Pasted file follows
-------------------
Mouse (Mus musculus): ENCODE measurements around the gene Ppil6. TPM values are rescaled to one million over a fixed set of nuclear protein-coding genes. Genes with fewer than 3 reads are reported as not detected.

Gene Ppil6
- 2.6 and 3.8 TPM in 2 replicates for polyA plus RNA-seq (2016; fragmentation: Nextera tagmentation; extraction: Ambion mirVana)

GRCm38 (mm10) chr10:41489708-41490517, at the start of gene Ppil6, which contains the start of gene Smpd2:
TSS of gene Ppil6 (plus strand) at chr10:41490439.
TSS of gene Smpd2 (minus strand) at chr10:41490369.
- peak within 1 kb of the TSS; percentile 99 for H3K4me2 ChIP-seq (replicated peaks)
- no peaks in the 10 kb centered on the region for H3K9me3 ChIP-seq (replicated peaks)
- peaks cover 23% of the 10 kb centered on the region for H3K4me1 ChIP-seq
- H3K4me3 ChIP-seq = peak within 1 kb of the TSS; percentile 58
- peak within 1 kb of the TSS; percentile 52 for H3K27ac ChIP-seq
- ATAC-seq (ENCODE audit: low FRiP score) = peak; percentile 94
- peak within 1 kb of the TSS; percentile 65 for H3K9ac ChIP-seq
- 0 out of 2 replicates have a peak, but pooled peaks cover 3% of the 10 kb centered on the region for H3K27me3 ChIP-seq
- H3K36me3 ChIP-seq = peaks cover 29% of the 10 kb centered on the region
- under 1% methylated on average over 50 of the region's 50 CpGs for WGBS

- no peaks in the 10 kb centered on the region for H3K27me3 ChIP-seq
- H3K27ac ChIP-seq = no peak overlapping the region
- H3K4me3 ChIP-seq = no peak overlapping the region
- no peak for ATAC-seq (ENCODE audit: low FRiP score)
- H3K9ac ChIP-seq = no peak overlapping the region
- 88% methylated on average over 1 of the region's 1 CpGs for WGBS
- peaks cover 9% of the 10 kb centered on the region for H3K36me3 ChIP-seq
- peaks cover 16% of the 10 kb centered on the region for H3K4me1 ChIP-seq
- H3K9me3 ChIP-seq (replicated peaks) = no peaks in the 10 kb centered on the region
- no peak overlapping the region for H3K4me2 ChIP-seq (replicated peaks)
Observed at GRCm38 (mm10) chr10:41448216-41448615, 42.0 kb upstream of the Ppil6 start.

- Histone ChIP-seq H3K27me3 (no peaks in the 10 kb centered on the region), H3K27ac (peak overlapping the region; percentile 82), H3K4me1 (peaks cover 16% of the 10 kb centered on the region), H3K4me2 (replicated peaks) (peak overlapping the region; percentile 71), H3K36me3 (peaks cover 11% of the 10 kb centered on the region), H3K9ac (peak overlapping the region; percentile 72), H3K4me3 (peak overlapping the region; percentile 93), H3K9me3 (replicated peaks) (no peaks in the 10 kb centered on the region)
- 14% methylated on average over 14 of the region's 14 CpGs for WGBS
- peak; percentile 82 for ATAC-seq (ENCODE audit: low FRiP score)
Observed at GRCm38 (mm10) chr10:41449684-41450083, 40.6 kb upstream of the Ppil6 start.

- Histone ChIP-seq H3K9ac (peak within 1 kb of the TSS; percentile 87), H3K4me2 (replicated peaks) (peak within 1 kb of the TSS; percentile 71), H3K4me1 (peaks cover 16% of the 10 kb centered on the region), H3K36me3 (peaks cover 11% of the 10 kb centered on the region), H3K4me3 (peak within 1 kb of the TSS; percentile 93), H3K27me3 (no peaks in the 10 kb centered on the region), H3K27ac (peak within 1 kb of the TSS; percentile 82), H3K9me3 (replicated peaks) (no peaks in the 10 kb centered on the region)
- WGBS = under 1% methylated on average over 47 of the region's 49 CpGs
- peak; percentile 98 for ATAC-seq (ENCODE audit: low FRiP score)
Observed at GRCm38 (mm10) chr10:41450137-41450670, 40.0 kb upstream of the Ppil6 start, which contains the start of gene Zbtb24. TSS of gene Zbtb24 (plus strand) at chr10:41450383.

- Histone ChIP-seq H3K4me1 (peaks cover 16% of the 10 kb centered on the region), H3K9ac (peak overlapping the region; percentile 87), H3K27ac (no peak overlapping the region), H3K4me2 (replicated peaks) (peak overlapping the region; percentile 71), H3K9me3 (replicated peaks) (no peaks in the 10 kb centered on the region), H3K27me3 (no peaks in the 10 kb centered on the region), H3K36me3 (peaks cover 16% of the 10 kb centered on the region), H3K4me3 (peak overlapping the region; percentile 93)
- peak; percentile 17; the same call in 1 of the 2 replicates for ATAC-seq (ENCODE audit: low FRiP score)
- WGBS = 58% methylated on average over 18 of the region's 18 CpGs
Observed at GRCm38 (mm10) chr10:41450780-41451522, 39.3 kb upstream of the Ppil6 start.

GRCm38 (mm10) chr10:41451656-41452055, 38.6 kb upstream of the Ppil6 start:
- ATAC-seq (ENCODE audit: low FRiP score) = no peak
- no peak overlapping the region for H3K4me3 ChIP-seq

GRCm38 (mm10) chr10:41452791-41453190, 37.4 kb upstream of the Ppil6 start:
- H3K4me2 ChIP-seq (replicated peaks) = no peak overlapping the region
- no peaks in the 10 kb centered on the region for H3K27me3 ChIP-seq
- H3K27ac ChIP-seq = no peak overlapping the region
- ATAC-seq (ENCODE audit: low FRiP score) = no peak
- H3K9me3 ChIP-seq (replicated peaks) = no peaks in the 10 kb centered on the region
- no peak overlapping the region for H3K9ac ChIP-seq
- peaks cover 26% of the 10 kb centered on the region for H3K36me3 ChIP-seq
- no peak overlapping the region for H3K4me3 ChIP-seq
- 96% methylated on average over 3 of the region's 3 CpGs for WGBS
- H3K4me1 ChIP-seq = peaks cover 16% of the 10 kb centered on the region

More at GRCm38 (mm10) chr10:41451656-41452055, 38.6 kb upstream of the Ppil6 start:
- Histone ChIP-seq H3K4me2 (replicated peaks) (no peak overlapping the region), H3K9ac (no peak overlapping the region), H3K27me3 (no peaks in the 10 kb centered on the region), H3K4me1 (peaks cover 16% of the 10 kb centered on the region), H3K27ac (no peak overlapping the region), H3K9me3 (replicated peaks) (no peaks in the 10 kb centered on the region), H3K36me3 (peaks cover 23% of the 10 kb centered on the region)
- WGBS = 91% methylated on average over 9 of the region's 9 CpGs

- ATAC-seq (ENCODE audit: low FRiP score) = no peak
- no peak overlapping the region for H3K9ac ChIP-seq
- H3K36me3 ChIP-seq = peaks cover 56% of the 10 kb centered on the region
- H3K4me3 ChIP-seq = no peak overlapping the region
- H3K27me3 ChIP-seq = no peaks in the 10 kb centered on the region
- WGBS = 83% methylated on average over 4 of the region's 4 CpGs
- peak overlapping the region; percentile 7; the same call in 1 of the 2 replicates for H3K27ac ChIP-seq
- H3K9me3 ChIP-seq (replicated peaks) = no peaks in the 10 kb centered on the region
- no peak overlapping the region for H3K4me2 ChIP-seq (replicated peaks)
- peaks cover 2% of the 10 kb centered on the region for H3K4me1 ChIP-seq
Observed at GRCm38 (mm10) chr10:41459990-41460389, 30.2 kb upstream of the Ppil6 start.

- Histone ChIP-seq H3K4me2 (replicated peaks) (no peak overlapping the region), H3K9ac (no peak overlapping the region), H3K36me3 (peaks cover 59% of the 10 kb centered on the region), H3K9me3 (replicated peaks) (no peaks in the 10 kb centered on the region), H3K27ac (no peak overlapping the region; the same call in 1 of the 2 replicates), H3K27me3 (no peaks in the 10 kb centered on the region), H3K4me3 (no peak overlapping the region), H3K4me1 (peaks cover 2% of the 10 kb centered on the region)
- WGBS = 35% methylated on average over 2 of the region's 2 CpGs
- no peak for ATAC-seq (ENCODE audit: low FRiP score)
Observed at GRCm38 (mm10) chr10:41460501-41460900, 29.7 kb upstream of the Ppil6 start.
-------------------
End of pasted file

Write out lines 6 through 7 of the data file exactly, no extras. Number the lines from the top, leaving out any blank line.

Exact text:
TSS of gene Smpd2 (minus strand) at chr10:41490369.
- peak within 1 kb of the TSS; percentile 99 for H3K4me2 ChIP-seq (replicated peaks)